Originally written on Fangraphs  |  Last updated 9/7/12

The Nationals’ plan to compete this year was a simple one: Trot out a rotation ballasted by Stephen Strasburg, Jordan Zimmermann and Gio Gonzalez, and hope somebody besides Ryan Zimmerman hits the ball.

There was little reason to believe that somebody would be Adam LaRoche. At 32, LaRoche was coming off a season of 45 awful games: 151 plate appearances of .172/.288/.258 hitting. A torn labrum sidelined him for the final four months of the season, and some sort of back injury was a yearly occurrence. His best season came six years ago when he was still with the Braves, a 32-homer affair with a 127 wRC+, his only campaign over 120.

In between lied an unremarkable career. LaRoche mustered wRC+ marks between 103 and 118 from 2007-2010, either just below or just above the first base average. He has a long swing, one that inevitably leads to a bunch of strikeouts (at least 20% of plate appearances every year except 2005).

But the length of this swing also lofts the ball and does so with great force:

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When LaRoche launches his next home run, he’ll reach 30 for the first time since 2006. His .270/.343/.511 mark is quite similar to his 2007 performance, a .272/.345/.500 effort for the Pirates. But the average hitter put up a .264/.333/.416 line in 2007; the average first baseman is hitting .263/.337/.444 in 2012.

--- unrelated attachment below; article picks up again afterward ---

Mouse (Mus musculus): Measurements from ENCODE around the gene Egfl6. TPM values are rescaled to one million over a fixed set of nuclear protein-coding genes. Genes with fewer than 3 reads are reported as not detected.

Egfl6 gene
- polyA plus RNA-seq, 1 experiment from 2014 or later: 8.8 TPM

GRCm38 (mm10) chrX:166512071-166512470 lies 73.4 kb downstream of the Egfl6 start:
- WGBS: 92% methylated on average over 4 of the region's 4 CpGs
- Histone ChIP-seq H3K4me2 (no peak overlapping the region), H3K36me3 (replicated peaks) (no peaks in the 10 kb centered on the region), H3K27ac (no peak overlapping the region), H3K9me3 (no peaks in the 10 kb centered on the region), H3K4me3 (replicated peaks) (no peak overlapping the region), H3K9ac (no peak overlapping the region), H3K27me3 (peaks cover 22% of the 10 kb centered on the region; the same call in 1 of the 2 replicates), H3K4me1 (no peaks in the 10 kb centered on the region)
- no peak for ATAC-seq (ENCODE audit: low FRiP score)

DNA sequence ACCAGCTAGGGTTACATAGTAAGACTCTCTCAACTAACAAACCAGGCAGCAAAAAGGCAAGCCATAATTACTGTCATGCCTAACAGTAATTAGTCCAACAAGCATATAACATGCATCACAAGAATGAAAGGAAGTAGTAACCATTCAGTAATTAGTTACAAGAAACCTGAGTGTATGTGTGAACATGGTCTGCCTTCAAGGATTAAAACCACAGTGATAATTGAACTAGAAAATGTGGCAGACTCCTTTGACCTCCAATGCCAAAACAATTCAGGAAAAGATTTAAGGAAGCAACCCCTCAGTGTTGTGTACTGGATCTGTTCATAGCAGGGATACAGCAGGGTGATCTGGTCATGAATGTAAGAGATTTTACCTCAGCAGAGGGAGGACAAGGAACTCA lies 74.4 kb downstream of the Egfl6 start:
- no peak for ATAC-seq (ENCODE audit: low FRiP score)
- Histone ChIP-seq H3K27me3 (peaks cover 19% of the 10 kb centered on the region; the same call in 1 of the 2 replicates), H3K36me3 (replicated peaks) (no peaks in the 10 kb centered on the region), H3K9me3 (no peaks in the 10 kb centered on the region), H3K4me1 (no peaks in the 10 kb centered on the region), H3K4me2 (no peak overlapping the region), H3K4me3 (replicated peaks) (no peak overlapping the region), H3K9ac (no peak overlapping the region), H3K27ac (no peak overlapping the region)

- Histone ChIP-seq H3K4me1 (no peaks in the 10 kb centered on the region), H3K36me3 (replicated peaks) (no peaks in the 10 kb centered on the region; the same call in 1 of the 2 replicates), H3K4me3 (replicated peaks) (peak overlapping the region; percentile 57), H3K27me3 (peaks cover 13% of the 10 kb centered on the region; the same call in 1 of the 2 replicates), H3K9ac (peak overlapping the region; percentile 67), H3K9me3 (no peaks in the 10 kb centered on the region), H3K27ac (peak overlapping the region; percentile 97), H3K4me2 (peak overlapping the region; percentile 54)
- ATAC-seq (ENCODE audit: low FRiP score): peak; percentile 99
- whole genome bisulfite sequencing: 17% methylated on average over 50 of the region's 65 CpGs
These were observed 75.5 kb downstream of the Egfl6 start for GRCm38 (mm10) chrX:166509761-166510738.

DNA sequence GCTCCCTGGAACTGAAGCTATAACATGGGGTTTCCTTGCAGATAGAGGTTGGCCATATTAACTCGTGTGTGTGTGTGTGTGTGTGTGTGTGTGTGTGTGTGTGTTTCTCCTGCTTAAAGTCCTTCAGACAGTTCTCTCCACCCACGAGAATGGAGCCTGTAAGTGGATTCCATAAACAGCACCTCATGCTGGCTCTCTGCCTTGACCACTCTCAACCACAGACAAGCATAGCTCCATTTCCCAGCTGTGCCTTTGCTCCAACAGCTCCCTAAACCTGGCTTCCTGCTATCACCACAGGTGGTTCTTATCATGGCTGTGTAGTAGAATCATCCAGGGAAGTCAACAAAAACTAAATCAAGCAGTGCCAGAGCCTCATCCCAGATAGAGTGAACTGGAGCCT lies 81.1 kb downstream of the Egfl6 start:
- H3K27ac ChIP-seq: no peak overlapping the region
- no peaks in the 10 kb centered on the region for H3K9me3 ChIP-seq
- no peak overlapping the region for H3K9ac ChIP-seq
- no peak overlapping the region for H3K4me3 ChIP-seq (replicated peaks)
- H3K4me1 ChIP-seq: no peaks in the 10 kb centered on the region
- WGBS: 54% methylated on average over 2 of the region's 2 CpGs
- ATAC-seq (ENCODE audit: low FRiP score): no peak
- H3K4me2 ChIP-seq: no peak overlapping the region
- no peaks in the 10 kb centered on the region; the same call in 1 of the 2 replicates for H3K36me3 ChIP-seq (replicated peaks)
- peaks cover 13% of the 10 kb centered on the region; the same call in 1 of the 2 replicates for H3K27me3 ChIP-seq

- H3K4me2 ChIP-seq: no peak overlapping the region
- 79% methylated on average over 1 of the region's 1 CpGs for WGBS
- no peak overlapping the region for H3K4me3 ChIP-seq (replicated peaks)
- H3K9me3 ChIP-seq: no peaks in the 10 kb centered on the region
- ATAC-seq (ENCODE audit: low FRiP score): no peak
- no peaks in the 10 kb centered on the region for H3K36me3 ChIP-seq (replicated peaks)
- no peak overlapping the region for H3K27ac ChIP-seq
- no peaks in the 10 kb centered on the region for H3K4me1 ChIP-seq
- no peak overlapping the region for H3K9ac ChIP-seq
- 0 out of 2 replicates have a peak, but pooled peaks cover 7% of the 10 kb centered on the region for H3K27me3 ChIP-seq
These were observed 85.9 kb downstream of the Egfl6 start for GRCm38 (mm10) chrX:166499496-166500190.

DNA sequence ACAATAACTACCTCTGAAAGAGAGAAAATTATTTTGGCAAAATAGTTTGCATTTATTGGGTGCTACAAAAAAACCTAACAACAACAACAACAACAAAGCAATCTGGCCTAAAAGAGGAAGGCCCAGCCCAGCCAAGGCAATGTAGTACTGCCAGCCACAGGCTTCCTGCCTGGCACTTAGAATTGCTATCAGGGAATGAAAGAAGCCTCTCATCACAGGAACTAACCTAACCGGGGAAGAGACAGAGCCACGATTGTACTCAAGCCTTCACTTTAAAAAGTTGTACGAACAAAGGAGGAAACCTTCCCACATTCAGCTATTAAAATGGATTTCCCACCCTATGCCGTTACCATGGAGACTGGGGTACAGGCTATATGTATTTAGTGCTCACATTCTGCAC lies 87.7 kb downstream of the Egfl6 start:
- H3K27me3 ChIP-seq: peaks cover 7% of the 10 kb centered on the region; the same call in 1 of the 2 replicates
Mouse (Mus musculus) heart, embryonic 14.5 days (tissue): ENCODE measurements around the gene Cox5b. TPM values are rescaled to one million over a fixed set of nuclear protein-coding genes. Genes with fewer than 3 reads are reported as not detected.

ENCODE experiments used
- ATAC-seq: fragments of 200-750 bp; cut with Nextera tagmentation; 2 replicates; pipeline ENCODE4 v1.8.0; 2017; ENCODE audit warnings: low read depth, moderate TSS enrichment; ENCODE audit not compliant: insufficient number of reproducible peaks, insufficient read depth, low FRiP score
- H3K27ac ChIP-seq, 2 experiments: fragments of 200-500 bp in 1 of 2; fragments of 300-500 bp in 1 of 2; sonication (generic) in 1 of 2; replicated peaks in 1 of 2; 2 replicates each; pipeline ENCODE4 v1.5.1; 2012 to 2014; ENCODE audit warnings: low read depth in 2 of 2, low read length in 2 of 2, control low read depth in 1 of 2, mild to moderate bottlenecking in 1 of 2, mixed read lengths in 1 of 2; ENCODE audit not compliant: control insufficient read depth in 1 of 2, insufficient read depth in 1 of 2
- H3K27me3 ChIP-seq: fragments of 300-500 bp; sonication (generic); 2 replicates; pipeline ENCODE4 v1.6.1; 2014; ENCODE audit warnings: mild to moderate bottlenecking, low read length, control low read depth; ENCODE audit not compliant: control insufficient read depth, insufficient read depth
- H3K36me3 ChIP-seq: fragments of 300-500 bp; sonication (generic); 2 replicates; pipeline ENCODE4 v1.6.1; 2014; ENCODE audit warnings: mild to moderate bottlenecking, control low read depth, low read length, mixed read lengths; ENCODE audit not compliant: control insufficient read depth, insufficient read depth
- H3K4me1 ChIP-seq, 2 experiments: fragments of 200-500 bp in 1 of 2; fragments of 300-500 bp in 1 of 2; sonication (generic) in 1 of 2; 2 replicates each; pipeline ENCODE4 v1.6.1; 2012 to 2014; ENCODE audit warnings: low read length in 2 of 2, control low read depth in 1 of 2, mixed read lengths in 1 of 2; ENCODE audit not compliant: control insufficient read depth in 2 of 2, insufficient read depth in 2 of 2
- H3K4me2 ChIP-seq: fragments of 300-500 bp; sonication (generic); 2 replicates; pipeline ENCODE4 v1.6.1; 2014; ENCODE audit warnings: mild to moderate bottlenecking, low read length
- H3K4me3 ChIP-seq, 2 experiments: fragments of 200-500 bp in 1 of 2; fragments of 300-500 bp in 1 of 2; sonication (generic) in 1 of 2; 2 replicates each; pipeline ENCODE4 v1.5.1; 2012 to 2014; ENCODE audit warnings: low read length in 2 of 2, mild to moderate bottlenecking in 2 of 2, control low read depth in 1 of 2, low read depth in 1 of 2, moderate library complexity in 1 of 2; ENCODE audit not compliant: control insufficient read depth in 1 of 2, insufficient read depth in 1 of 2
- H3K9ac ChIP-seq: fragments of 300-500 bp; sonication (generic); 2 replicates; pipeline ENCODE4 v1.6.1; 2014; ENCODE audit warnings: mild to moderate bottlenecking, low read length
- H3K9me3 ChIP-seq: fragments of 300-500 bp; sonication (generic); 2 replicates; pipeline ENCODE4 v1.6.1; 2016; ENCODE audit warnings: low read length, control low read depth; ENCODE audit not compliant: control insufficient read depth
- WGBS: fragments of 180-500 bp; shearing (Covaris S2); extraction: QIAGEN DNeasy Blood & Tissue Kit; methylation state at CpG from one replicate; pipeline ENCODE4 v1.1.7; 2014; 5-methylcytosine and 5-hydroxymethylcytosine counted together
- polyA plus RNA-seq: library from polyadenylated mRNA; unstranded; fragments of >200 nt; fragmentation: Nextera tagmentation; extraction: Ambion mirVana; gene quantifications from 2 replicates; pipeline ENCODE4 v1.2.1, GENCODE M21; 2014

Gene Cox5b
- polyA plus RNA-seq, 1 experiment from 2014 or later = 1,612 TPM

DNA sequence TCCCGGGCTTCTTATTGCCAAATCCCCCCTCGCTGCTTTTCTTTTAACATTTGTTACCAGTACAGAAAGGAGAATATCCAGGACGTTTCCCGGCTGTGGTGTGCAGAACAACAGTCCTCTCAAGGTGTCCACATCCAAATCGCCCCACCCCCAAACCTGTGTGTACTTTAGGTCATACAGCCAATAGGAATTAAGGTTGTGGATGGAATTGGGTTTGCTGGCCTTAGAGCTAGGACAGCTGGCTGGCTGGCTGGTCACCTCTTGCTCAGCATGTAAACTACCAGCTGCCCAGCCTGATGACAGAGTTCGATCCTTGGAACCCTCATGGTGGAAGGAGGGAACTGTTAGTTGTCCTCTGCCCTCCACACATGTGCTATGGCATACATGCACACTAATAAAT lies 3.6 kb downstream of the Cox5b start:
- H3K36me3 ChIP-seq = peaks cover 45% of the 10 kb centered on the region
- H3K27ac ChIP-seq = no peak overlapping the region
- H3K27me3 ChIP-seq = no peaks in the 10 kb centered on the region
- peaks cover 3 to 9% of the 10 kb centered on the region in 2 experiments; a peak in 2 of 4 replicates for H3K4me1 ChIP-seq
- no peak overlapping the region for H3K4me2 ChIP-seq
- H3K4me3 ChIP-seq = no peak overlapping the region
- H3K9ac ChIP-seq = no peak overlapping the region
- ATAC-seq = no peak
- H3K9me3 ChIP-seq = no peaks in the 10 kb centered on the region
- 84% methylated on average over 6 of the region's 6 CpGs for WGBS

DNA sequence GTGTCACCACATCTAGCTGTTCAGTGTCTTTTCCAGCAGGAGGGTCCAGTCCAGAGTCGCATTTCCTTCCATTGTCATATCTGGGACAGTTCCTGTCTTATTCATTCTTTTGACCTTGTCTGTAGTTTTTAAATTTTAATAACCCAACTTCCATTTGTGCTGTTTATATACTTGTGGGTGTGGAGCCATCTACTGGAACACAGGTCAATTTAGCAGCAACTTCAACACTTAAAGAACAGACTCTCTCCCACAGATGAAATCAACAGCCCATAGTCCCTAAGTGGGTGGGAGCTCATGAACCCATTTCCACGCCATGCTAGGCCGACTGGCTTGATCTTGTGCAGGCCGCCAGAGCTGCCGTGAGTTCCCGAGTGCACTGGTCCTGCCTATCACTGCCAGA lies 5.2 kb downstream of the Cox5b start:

And so for the first time since 2006, LaRoche finds himself an impact player. But he isn’t doing anything new. He’s still a predominantly pull hitter with great natural power, a predilection to the fly ball, but mediocre contact skills. This skilllset wasn’t particularly difficult to find in 2007, when the league slugged .423 and its first basemen slugged .463. But five years later, many of those players that defined the league with their power have fallen away, either retiring or declining. LaRoche’s .511 slugging percentage ranks him fourth among qualified first basemen, behind Edwin Encarnacion, Albert Pujols and Prince Fielder. In 2007, the same mark would have ranked ninth, just behind the ever-capable Mike Jacobs.

LaRoche isn’t doing much he hasn’t ever done before. He’s taken steps above his career averages in most statistics this season, but not by much:

In a league where everybody has taken a step back, LaRoche has made himself into an impact player by doing just what he always has. All of a sudden, his power has gone from expected to excellent at first base, and the Nationals have capitalized on that power as a key component of their 2012 playoff run.

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